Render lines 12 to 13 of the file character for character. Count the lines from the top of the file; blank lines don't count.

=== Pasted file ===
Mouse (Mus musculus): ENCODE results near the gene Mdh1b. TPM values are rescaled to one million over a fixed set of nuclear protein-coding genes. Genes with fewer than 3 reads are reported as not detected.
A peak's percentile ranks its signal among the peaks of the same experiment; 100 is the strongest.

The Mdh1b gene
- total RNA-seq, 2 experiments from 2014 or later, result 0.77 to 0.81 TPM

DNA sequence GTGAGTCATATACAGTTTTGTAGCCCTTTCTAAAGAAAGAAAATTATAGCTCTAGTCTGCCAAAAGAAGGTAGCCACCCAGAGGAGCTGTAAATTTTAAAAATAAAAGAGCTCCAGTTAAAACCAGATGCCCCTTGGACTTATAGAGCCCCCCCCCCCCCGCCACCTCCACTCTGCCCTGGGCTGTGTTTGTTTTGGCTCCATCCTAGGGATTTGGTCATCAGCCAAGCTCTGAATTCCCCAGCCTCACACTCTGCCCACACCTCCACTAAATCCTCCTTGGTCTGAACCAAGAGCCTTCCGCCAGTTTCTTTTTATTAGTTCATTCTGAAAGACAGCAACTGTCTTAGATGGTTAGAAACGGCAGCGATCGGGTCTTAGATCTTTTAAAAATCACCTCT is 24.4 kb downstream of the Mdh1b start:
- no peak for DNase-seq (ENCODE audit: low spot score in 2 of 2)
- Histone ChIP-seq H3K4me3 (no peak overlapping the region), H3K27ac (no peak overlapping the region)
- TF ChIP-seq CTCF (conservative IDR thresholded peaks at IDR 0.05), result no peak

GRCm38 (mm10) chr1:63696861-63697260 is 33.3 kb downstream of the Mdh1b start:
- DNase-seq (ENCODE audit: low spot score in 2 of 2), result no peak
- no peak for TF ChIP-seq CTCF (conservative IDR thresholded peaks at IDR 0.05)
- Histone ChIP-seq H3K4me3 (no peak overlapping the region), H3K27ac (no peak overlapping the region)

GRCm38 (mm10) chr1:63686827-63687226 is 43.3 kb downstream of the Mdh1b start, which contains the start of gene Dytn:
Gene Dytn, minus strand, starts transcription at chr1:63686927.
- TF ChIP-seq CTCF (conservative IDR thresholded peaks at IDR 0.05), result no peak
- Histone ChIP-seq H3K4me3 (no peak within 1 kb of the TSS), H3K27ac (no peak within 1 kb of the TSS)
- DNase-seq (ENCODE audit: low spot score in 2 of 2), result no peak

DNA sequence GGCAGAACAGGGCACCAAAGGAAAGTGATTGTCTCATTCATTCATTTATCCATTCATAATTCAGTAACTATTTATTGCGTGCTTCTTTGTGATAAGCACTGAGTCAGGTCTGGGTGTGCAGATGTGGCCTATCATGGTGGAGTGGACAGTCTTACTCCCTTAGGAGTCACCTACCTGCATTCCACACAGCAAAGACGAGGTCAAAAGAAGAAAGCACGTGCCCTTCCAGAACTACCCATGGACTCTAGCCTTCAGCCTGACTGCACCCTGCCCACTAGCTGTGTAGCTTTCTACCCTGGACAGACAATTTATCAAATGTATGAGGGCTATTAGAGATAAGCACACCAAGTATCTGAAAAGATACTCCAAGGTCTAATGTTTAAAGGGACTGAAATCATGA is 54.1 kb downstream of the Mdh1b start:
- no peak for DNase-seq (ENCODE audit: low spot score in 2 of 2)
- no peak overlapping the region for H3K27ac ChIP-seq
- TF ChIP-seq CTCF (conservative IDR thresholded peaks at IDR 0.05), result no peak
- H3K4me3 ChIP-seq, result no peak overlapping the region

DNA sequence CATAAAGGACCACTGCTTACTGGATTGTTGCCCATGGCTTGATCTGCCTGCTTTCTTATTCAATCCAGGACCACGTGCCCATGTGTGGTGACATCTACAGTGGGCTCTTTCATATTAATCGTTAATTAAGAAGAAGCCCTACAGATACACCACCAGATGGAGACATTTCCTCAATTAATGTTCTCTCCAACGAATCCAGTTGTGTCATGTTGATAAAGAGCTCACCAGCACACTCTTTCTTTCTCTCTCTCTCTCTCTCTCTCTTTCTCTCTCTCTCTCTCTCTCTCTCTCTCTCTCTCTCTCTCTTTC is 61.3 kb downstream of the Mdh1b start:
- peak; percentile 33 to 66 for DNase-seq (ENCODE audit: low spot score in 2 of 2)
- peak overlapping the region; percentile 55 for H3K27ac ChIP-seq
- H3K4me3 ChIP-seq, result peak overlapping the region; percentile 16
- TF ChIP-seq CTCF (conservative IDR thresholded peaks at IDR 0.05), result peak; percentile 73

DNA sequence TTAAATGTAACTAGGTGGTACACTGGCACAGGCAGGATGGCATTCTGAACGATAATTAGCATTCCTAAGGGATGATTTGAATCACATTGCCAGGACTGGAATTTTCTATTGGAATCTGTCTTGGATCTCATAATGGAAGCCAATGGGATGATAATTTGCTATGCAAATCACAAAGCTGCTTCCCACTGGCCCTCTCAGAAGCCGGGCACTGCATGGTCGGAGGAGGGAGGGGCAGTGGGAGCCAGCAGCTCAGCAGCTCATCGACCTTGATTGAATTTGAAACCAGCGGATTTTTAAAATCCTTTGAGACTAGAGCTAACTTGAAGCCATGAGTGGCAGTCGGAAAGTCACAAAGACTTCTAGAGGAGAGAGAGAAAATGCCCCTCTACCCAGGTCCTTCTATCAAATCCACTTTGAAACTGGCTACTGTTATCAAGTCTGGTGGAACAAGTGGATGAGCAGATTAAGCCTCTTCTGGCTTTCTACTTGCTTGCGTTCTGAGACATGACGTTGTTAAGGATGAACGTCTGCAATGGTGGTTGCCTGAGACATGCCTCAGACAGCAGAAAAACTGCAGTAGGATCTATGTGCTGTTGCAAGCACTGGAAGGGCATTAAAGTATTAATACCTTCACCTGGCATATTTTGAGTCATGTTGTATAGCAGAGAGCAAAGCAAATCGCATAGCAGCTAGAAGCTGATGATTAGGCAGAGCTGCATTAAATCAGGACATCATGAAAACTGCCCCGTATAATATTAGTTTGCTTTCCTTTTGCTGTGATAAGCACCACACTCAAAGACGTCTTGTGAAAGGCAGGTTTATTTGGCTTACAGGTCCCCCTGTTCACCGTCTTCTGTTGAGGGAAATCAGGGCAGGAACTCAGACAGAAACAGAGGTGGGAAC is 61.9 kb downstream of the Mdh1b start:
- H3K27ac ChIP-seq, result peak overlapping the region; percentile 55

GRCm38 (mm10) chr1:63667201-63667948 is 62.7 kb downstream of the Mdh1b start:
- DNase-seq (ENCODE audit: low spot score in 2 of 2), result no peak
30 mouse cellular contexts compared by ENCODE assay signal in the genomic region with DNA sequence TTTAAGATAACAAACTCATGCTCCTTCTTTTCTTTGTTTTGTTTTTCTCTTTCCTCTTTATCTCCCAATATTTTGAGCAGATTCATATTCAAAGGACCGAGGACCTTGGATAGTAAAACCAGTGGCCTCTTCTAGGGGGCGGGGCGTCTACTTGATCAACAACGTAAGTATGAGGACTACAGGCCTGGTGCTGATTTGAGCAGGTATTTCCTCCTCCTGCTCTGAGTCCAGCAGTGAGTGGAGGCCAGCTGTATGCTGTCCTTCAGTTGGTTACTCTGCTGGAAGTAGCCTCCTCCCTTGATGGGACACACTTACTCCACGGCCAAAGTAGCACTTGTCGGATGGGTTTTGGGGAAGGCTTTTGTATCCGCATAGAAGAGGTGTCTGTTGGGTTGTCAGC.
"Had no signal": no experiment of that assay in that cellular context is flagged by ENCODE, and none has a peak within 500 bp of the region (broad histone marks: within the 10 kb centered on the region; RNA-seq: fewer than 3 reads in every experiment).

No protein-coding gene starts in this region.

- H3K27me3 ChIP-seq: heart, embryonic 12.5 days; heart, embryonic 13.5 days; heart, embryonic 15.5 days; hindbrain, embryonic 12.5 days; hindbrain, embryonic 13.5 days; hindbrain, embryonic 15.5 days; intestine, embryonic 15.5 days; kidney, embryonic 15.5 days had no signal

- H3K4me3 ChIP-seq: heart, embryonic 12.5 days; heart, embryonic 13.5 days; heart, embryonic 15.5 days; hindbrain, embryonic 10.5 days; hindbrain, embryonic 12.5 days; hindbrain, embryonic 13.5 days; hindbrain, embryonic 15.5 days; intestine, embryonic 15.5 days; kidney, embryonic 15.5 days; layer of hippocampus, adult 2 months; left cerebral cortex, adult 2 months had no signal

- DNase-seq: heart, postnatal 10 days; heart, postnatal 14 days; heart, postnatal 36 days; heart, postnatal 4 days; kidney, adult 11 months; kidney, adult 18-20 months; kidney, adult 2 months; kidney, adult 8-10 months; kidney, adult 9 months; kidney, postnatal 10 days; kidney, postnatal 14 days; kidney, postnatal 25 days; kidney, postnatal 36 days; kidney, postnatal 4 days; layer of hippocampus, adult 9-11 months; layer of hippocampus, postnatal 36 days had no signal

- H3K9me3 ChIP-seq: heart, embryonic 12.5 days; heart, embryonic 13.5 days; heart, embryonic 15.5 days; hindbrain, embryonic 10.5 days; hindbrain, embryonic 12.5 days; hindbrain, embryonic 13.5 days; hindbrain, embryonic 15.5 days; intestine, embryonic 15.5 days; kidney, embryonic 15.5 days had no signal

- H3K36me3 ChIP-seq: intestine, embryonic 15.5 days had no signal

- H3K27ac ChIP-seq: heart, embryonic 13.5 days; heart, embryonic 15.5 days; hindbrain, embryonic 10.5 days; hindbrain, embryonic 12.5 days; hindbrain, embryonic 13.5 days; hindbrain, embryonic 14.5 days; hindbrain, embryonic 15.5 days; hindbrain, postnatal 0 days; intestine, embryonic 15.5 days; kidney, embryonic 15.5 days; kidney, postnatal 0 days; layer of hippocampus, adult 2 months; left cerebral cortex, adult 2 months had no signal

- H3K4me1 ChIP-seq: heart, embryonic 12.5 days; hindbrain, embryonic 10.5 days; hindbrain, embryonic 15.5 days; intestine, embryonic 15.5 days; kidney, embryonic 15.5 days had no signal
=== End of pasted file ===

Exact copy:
- Histone ChIP-seq H3K4me3 (no peak overlapping the region), H3K27ac (no peak overlapping the region)

GRCm38 (mm10) chr1:63686827-63687226 is 43.3 kb downstream of the Mdh1b start, which contains the start of gene Dytn: